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Nutrition Games for Kids

Nutrition Worksheet, Games, and Activities for Healthy Eating

nutrition worksheet

                      Free Download Below

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Give the student an extra copy of the worksheet with the five unidentified food groups. Have them play a guessing/brainstorming game to see if they can identify the food groups.

When they get one correct, have them write it on their sheet. This worksheet they write on will not be the same one that they use as a MatchCard, so make sure you print two copies of the student copy. They can color their sheet in if they desire.

Diet Journal

At some point in the lessons, the student should keep a journal of everything they eat for 3 days. They can compare the amount they consume with the recommended amounts.

Have him or her identify the strong points of their diet. What are they doing right?

Also have them identify the weaknesses. They can set a goal to improve one thing.

MatchCard Science Nutrition Facts Worksheet

Objective: Identify the recommended number of daily servings from each food group for kids 9 to 13 years of age.

MatchCard: Download below.

The information pieces will be applied to the correct location on the My Plate diagram. See below for games and activities to teach the different facts about nutrition.

Print the Nutrition Facts MatchCard

Nutrition Facts Worksheet homeschool curriculum download arrow
Click image to go to download

This is MatchCard #1 of the Nutrition, Health, and Safety Unit Study. Find more information on MatchCard Science below.

Nutrition Facts and Games

We are using the recommended daily amounts for children age 9 to 13 from the USDA site www.myplate.gov. Individuals who are younger or older have different recommended amounts. Also, children who are athletic may require more calories.


Grains include bread, pasta, and cereal. They are an important source of carbohydrates and a staple of the diet.

The recommended amount for girls is 5 ounce equivalents and for boys 6 ounce equivalents per day.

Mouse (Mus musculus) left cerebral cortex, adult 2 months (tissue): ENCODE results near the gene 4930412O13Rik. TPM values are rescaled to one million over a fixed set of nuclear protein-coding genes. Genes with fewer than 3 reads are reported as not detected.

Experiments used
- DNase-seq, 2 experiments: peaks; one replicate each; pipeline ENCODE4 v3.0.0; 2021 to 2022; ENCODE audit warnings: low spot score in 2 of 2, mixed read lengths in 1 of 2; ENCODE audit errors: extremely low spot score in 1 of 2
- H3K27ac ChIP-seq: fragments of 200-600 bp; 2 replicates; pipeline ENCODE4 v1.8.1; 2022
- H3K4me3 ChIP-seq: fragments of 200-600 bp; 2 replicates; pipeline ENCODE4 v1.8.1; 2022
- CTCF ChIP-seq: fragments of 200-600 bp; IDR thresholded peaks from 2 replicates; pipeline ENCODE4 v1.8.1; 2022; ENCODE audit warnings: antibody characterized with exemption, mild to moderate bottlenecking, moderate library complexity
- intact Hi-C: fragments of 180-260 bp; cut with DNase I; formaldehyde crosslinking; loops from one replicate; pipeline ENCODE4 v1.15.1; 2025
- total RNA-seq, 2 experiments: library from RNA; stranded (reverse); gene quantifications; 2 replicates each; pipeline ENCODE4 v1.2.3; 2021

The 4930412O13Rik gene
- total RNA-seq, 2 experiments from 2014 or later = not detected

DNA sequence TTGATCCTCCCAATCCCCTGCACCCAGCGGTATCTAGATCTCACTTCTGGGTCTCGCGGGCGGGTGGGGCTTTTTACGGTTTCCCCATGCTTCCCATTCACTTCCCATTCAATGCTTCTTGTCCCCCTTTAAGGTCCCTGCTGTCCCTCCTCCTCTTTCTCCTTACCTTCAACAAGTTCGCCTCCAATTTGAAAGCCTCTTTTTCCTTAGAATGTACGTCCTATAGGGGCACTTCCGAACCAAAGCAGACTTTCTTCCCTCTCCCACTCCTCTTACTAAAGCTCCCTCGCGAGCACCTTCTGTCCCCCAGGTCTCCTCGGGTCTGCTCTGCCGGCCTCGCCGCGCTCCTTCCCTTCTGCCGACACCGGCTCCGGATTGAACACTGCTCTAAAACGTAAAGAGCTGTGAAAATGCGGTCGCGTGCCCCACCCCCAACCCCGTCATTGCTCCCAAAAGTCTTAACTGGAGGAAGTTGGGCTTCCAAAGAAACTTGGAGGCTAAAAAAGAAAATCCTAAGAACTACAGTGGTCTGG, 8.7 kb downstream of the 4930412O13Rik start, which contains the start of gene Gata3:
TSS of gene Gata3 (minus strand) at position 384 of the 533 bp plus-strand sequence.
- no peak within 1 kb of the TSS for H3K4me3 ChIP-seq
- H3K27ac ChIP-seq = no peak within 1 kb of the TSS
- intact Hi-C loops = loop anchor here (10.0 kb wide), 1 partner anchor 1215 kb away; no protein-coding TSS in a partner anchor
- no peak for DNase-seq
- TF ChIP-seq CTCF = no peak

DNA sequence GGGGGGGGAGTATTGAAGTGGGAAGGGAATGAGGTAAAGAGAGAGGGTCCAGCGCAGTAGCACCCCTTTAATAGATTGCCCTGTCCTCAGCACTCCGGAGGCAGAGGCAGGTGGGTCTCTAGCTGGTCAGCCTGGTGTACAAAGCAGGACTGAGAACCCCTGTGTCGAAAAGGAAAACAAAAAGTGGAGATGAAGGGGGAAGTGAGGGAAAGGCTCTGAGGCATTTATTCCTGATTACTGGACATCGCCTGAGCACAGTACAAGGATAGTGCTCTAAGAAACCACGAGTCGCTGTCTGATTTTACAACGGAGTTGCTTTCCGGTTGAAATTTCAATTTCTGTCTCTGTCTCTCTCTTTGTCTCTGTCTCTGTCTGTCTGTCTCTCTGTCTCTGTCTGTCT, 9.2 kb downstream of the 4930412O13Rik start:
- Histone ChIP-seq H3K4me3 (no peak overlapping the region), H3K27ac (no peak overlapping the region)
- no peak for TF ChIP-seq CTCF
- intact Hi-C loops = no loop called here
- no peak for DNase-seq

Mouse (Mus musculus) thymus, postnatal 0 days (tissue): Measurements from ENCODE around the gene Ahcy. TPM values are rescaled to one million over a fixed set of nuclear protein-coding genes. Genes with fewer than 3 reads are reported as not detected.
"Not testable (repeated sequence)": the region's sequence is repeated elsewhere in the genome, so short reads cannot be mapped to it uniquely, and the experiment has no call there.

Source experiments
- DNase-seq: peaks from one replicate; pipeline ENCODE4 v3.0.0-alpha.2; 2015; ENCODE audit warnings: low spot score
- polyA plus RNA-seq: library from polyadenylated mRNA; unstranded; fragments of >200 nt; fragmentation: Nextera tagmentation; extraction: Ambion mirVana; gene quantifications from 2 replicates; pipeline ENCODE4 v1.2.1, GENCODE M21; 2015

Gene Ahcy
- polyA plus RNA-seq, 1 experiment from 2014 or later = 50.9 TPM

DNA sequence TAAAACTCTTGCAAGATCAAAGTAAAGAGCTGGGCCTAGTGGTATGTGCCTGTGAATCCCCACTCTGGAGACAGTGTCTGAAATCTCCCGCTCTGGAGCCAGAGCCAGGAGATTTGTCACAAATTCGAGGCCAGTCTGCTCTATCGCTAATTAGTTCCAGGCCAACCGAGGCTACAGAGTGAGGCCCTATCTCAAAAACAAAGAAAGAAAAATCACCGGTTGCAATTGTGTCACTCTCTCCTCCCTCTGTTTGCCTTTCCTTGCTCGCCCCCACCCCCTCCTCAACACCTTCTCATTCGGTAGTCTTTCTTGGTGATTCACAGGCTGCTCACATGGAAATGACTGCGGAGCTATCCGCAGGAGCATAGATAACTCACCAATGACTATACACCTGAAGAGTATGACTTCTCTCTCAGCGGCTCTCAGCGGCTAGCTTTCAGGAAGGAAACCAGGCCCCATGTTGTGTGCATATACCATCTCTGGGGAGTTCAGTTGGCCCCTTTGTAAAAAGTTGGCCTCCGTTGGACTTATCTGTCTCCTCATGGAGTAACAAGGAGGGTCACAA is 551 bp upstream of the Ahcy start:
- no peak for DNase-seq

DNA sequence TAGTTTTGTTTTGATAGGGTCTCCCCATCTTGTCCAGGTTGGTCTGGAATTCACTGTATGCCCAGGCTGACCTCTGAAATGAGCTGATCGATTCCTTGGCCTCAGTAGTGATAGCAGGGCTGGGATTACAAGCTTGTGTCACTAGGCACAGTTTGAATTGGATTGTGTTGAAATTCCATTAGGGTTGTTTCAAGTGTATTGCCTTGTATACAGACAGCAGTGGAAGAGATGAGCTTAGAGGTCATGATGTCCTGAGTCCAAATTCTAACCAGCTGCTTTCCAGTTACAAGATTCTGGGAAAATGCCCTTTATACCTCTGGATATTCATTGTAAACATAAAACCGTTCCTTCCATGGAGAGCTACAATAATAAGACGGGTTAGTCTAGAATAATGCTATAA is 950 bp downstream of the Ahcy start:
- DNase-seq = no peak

One Ounce Grain Equivalents

  • 1 slide of bread
  • 1 cup cereal
  • 1/2 cup cooked rice
  • 1/2 cup pasta
  • 7 crackers
  • 3 cups popcorn
Half of our grains should be whole grains which increases our fiber intake and decreases fast fluctuations in blood sugar.

The Grain Game

Serve Yourself
It is so easy to consume more carbohydrates than we think. In this game, students will try to identify how much half a cup really is. It can be a contest if more than two children are playing.

Have cooked rice or cooked pasta in a serving bowl. Also have your regular serving spoon in the bowl. The child(ren) will serve themselves and try to get one serving (a half cup) on their plate.

After they have served themselves half a cup, measure each child's portion. This is easier to do with rice and smaller pieces of pasta like ortza or macaroni than long spaghetti noodles.

How close did they get?


Proteins provide the structure of our cells and also make up numerous hormones and enzymes we need to survive.

Boys and girls both need 5 one ounce equivalents a day.

In addition, it is recommended they have 8 ounces of seafood per week, usually in the form of two 4 oz servings.

Students should be aware that many meats can be a source of large amounts of fat in addition to protein. Not all proteins are created equal.

One Ounce Protein Equivalents

  • 1 ounce meat, poultry, fish
  • 1 tablespoon peanut butter
  • 1/2 ounce of nuts or seeds
  • 1/4 cooked beans
  • 1/4 cup cooked peas
  • 1 egg

The Protein Game

Mother May I
You need a list of correct and incorrect protein equivalents listed on a paper or individual cards. For instance, you might have 1/4 cup of cooked beans, and 1/2 cup of cooked beans.

The student(s) start with their back against a wall. You read one of the cards. If they believe that is a proper protein equivalent they get to take a large step forward.

If they get it wrong, they go back to the beginning. The game is up when the first person gets to the opposite side of the room.


Vegetables are a great source of vitamins, minerals and fiber. They come in a wide variety of colors and textures. But in spite of their value, it is a weak point in the typical diet.

Kids need 2 to 2 1/2 cups of vegetables a day.

One Cup of Vegetables

  • 1 cup raw, cooked, juice
  • 2 cups raw leafy vegetables are equal to one cup

Vegetable Activity

Veggies on the Table
Veggies give us lots of variety. Carrots, for instance, can be eaten raw, cooked, or turned into juice. Same with many other types of vegetables.

Children are more likely to eat vegetables (or any other food) if they have a role in helping to cook or prepare it. In general, cooks are less picky eaters than non-cooks.

Buy some carrots (you may substitute another vegetable) and prepare it in different ways in the next several days.
  • Shred it with a hand shredder. Use it in cole slaw or in a salad.